Correlated Equilibrium and the Pricing of Public Goods
Lindahl equilibrium is an application of price-taking behavior to achieve efficiency in the allocation of public goods. Such an equilibrium requires individuals to be strategically naive, i.e., Lindahl equilibrium is not incentive compatible. Correlated equilibrium is defined precisely to take account of strategic behavior and incentive compatibility. Using the duality theory of linear programming, we show that these two seemingly disparate notions can be combined to give a public goods, Lindahl pricing characterization of efficient correlated equilibria. We also show that monopoly theory can be used to characterize inefficient correlated equilibria.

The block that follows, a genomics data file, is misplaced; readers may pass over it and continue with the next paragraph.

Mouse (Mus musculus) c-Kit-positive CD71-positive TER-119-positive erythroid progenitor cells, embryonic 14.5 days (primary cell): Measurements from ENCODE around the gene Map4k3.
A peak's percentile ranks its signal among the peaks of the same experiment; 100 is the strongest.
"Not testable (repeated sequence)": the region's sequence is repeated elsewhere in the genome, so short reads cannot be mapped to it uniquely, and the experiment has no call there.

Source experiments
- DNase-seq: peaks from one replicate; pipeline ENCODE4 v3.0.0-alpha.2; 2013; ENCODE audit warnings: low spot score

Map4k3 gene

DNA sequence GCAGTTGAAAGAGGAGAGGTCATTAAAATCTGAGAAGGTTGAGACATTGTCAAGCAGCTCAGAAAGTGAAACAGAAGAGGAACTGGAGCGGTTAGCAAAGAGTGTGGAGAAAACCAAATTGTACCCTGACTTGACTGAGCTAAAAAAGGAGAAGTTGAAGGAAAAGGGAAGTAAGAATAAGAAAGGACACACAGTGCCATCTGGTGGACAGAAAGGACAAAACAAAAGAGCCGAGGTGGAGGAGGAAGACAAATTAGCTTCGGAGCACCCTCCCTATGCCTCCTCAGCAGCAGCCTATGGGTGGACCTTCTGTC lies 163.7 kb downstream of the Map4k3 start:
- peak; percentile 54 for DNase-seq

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- R. Aumann, 2010.
"Subjectivity and Correlation in Randomized Strategies,"
Levine's Working Paper Archive
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- Nau, Robert F. & McCardle, Kevin F., 1990. "Coherent behavior in noncooperative games," Journal of Economic Theory, Elsevier, vol. 50(2), pages 424-444, April.
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